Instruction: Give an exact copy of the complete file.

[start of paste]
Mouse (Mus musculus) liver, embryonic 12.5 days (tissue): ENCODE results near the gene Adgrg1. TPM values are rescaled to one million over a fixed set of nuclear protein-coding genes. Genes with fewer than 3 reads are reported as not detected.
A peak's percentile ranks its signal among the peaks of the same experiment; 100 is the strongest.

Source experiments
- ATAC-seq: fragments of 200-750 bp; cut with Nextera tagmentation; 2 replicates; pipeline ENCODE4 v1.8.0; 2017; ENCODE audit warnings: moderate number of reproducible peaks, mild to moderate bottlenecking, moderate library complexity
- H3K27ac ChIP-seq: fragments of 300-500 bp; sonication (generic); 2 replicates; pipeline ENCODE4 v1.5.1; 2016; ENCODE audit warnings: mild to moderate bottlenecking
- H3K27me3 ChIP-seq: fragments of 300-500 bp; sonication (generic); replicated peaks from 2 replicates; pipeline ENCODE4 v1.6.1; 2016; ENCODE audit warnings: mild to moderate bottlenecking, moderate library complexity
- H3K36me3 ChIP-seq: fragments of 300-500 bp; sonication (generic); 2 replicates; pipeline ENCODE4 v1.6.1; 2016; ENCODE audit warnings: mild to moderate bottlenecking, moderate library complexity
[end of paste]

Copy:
Mouse (Mus musculus) liver, embryonic 12.5 days (tissue): ENCODE results near the gene Adgrg1. TPM values are rescaled to one million over a fixed set of nuclear protein-coding genes. Genes with fewer than 3 reads are reported as not detected.
A peak's percentile ranks its signal among the peaks of the same experiment; 100 is the strongest.

Source experiments
- ATAC-seq: fragments of 200-750 bp; cut with Nextera tagmentation; 2 replicates; pipeline ENCODE4 v1.8.0; 2017; ENCODE audit warnings: moderate number of reproducible peaks, mild to moderate bottlenecking, moderate library complexity
- H3K27ac ChIP-seq: fragments of 300-500 bp; sonication (generic); 2 replicates; pipeline ENCODE4 v1.5.1; 2016; ENCODE audit warnings: mild to moderate bottlenecking
- H3K27me3 ChIP-seq: fragments of 300-500 bp; sonication (generic); replicated peaks from 2 replicates; pipeline ENCODE4 v1.6.1; 2016; ENCODE audit warnings: mild to moderate bottlenecking, moderate library complexity
- H3K36me3 ChIP-seq: fragments of 300-500 bp; sonication (generic); 2 replicates; pipeline ENCODE4 v1.6.1; 2016; ENCODE audit warnings: mild to moderate bottlenecking, moderate library complexity